The world needs a new kind of leadership. This is obvious on every level, from the most personal – being accountable for one’s own life experience – to global affairs. Who is capable of steering in safe, healthy, progressive directions?
In my recent book on Awakening from the American Dream we spoke about awakened leaders and one of their primary character traits: they learn. This stands in stark contrast to leaders who enforce their views, based on past success or failure, on present situations. They learn too, but in a fundamentally different way. Their learn how to adopt old strategies to fix problems (created by their same thinking), rather than learning new strategies and applying them to create truly novel results.
Here is a quote from what we wrote:“Whether an action was well-intended or not is less important than the results it achieved. Awakened leaders aren’t afraid to acknowledge when a strategy failed to achieve its intention. “Likewise, the awakened leader doesn’t leap-frog over the results he or she achieves in the most personal aspects of their lives. Their spiritual activism embraces everything, from the very small to the very large, and every moment – regardless of seeming size and significance – becomes the one and best opportunity to contribute. “This is what separates egoic leaders from trans-egoic leaders. ‘What can I do to make things better?’ becomes ‘Who do I choose to be in relationship to this circumstance?”
Clearly, then, the primary learning awakened leaders embrace relates to themselves. “Who do I choose to be in relationship to this circumstance?” becomes their standing mantra. This turns the concept of leadership on its head. Old paradigm leadership was all about being in charge, knowing what to do, and giving other people their marching orders. New paradigm leadership is about being personally accountable and discovering what to do, in relationship with other people.
In his essay, “Essentials of Servant Leadership,” Robert K. Greenleaf credits the roots of his philosophy to reading the fictional tale, Journey to the East, by Hermann Hesse. “In this story, we see a band of men on a mythical journey… The central figure of the story is Leo, who accompanies the party as the servant who does their menial chores, but who also sustains them with his spirit and his song. He is a person of extraordinary presence. All goes well until Leo disappears. Then the group falls into disarray and the journey is abandoned. They cannot make it without the servant Leo. The narrator, one of the party, after some years of wandering, finds Leo and is taken into the Order that had sponsored the journey. There he discovers that Leo, whom he had known first as servant, was in fact the titular head of the Order, its guiding spirit, a great and noble leader."
Greenleaf is credited with starting the modern Servant Leadership movement. The fundamental principle is that the leader, any leader, is responsible to those he leads. He is not there to control them; he is there to serve them. One can immediately recognize this quality and strategy in prominent leaders like Martin Luther King, Gandhi, Mother Teresa, Nelson Mandela, etc.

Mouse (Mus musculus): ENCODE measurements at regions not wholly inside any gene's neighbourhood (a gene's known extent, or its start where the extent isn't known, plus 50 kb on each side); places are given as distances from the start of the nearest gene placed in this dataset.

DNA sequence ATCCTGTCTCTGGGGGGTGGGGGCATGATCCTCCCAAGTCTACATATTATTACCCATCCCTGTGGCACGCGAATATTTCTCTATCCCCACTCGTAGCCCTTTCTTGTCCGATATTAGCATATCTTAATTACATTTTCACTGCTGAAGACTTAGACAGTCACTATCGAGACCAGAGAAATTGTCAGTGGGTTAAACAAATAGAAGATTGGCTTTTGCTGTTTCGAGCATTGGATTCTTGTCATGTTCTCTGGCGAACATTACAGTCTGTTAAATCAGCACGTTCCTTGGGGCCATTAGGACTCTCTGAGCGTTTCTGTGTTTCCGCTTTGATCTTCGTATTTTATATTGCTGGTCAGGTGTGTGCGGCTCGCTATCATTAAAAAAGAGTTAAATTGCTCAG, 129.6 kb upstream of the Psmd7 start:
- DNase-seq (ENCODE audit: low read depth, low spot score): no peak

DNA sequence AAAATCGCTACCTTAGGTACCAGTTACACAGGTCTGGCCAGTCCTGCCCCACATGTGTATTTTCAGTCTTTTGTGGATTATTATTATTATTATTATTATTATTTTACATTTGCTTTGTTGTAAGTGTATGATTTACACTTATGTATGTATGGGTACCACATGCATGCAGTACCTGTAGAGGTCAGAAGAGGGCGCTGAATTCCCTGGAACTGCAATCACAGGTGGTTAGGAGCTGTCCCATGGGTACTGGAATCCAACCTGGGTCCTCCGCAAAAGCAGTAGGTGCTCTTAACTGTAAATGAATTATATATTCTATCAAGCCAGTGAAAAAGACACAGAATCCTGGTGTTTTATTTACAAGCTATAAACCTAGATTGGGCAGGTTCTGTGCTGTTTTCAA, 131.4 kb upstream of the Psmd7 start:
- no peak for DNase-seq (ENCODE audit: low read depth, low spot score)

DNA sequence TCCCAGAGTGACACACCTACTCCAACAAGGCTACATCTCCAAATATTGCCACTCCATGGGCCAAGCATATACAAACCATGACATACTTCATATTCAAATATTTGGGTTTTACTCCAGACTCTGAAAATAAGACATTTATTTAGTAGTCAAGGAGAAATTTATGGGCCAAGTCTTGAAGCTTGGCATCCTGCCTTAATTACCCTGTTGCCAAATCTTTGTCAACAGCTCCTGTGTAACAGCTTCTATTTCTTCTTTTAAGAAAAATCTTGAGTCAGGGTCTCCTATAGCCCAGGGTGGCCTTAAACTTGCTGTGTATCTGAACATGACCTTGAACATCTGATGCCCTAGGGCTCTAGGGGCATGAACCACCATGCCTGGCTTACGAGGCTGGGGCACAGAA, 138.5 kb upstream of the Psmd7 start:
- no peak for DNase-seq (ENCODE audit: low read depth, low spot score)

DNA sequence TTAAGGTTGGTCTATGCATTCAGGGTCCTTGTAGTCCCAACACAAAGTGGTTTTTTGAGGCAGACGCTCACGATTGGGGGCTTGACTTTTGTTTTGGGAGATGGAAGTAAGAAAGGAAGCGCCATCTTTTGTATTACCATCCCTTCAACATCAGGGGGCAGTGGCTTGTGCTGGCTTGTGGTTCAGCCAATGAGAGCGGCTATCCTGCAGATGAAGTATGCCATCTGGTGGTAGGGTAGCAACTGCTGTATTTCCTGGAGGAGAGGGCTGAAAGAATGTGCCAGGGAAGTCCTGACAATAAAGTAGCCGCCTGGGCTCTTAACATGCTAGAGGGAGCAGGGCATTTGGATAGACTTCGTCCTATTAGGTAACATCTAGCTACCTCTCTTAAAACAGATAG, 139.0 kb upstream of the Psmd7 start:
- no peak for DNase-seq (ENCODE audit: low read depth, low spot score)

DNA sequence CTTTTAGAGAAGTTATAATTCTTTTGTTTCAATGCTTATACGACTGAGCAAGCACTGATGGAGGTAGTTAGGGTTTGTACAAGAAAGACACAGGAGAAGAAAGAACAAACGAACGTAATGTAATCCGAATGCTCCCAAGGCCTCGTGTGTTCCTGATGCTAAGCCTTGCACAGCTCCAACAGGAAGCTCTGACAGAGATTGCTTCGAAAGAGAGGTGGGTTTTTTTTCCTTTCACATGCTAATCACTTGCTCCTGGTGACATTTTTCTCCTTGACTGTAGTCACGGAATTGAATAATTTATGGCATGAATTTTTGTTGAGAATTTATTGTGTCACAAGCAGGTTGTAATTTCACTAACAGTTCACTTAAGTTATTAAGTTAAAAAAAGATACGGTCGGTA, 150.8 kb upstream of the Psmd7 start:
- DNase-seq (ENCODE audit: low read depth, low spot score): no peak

The awakened leader is a servant leader. Thinking of oneself and referencing the question we posed a moment ago – “Who are you choosing to be?” – take a moment to consider your life and the various roles you find yourself playing. Are you an awakened leader in any or all of these circumstances? Are you able to shift identities as necessary, from cook to gardener, to educator, to mother, throughout the day? Or, are you stuck in some conceptual leader role and strutting around being in charge?
The awakened leader learns from every moment of experience. What do we learn? How to better serve. Who and what do we serve? Those we are responsible to and the world we are blessed to inhabit. Now, imagine this attitude constellating in those who occupy the major power positions in this world. It’s almost impossible to conceive of this, in a society where might is still right and where so much of our value system hinges on the “Great Man” theory of leadership. You know that theory; we see it trotted out in just about every movie that makes money at the box office. It’s Spider Man or Don Draper (or any other one of the many super heroes we are programmed to admire) to the rescue, every time.
Meanwhile, here we are in our comparably small, mostly anonymous lives. But the modesty of our station does not prohibit us from being awakened leaders. In fact, those who genuinely are awakened leaders inevitably down play their personal accomplishments. They do their part, in concert with all others doing theirs.
Each of us may join this new leadership community if we wish. The price of admission is personal accountability and a commitment to answer that question through the way we live: “Who am I choosing to be in this moment, in this situation, to best serve those I am responsible to?”
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